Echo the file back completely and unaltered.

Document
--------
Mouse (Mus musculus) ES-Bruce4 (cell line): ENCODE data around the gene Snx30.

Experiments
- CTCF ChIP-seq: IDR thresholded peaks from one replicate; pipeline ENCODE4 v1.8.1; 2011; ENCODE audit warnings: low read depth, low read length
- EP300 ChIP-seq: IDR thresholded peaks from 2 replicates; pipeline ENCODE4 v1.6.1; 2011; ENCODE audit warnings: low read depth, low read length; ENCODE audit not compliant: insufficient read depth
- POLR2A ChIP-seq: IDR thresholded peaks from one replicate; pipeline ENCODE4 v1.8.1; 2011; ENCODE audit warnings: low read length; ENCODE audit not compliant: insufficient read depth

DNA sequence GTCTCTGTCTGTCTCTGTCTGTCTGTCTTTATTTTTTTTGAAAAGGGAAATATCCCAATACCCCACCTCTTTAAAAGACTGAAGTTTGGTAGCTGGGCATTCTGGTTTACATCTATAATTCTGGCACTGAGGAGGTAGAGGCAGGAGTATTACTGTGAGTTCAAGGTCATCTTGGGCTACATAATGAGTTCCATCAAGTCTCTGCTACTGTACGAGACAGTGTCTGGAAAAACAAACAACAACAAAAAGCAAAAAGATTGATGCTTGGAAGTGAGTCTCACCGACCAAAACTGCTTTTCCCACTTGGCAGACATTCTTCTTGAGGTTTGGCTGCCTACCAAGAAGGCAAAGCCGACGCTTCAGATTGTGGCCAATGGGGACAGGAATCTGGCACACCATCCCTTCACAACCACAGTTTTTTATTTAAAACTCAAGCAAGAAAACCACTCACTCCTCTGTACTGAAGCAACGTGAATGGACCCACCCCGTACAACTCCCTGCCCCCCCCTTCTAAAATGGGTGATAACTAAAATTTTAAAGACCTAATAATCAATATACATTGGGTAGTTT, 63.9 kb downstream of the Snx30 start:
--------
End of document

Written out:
Mouse (Mus musculus) ES-Bruce4 (cell line): ENCODE data around the gene Snx30.

Experiments
- CTCF ChIP-seq: IDR thresholded peaks from one replicate; pipeline ENCODE4 v1.8.1; 2011; ENCODE audit warnings: low read depth, low read length
- EP300 ChIP-seq: IDR thresholded peaks from 2 replicates; pipeline ENCODE4 v1.6.1; 2011; ENCODE audit warnings: low read depth, low read length; ENCODE audit not compliant: insufficient read depth
- POLR2A ChIP-seq: IDR thresholded peaks from one replicate; pipeline ENCODE4 v1.8.1; 2011; ENCODE audit warnings: low read length; ENCODE audit not compliant: insufficient read depth

DNA sequence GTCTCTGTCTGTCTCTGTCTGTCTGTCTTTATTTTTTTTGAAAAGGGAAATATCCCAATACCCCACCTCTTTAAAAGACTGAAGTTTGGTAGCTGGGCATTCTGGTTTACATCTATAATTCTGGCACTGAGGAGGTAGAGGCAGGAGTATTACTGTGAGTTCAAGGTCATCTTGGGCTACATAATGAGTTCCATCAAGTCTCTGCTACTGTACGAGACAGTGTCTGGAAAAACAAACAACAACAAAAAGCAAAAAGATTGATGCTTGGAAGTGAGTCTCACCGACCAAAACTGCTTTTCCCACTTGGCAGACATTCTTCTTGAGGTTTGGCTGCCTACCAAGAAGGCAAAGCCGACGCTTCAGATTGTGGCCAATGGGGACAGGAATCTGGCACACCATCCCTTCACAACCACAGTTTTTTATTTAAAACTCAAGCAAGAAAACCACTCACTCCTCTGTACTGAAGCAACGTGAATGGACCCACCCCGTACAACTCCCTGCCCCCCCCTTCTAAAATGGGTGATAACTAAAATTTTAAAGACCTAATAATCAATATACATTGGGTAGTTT, 63.9 kb downstream of the Snx30 start: